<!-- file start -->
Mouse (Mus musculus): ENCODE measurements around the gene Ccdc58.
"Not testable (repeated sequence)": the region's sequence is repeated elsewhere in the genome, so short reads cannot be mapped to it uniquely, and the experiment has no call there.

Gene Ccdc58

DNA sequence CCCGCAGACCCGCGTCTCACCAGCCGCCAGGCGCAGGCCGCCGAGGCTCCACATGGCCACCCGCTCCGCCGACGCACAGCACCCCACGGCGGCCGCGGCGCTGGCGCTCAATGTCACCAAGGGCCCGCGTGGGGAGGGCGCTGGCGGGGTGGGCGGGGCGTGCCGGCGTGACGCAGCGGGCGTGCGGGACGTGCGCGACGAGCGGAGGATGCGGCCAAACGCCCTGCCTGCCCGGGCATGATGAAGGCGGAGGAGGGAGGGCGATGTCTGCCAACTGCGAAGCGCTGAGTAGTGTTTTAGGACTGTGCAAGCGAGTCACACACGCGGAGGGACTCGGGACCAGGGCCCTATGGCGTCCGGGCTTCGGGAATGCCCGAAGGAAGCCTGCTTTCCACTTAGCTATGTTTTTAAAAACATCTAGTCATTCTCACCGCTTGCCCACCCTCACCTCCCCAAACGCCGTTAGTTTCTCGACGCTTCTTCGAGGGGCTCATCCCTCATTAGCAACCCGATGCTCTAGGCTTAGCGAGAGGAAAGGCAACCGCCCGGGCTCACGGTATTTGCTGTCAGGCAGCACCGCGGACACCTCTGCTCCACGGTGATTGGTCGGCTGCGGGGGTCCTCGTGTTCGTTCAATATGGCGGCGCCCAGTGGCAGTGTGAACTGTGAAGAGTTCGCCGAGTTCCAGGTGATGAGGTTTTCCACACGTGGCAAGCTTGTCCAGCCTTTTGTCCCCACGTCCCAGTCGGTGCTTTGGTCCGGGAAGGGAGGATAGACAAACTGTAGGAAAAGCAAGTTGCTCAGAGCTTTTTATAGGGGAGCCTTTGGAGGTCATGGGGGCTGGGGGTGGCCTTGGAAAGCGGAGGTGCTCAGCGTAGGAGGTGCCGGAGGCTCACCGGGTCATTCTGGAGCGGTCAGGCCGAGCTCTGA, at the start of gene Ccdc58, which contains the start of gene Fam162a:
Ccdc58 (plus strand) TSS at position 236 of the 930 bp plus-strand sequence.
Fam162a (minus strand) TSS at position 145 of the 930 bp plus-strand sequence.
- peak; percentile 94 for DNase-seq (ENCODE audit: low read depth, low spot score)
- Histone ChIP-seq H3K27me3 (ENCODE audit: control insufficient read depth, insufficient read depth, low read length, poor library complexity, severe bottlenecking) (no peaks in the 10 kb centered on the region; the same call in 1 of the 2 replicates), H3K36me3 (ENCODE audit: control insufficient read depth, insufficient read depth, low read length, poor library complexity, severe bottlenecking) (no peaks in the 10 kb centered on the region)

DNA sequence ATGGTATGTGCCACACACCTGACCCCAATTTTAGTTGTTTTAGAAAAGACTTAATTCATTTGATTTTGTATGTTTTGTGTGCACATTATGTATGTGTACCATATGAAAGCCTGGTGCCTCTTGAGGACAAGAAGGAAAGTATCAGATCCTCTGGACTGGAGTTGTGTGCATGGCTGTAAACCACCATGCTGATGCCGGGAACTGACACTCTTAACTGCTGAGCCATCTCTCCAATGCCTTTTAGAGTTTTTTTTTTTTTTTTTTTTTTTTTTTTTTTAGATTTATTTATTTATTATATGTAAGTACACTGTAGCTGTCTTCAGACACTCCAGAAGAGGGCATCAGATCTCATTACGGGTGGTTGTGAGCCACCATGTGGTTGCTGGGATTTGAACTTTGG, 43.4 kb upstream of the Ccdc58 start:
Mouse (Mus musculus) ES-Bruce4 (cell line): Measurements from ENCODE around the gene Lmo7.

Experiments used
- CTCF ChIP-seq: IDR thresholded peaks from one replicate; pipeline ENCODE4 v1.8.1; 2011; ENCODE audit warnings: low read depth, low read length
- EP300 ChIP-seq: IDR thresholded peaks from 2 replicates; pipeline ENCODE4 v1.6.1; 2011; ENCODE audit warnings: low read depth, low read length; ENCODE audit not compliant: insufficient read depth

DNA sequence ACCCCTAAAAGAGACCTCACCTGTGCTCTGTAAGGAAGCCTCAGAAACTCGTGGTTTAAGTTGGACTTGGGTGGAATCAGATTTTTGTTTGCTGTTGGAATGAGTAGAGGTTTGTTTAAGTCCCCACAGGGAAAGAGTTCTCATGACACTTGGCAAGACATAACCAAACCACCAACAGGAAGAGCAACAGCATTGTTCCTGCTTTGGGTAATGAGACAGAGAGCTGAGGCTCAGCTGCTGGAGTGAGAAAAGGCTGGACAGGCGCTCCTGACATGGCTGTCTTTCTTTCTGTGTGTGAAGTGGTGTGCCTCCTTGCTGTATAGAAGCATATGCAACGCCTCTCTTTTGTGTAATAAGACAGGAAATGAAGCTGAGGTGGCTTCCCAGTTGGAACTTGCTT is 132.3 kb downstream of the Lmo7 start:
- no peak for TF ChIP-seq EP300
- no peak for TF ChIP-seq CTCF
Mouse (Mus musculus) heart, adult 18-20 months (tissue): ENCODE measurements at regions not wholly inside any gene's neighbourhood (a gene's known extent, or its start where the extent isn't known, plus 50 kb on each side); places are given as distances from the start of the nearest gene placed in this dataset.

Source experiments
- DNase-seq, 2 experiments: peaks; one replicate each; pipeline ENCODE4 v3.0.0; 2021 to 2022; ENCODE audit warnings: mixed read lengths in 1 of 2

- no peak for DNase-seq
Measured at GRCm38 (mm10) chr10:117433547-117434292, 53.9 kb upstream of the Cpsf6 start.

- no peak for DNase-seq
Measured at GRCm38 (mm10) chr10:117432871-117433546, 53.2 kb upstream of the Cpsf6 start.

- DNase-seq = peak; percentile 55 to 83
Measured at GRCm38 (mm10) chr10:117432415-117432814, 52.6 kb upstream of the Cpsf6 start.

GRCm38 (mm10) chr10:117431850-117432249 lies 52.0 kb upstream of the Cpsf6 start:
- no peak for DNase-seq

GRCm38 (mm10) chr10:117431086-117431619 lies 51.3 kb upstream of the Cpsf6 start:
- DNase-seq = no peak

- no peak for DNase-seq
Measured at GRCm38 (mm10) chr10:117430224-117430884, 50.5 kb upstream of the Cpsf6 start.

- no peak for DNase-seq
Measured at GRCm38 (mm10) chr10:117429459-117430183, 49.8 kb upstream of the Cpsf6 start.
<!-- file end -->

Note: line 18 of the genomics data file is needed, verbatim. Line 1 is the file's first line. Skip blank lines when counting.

Source experiments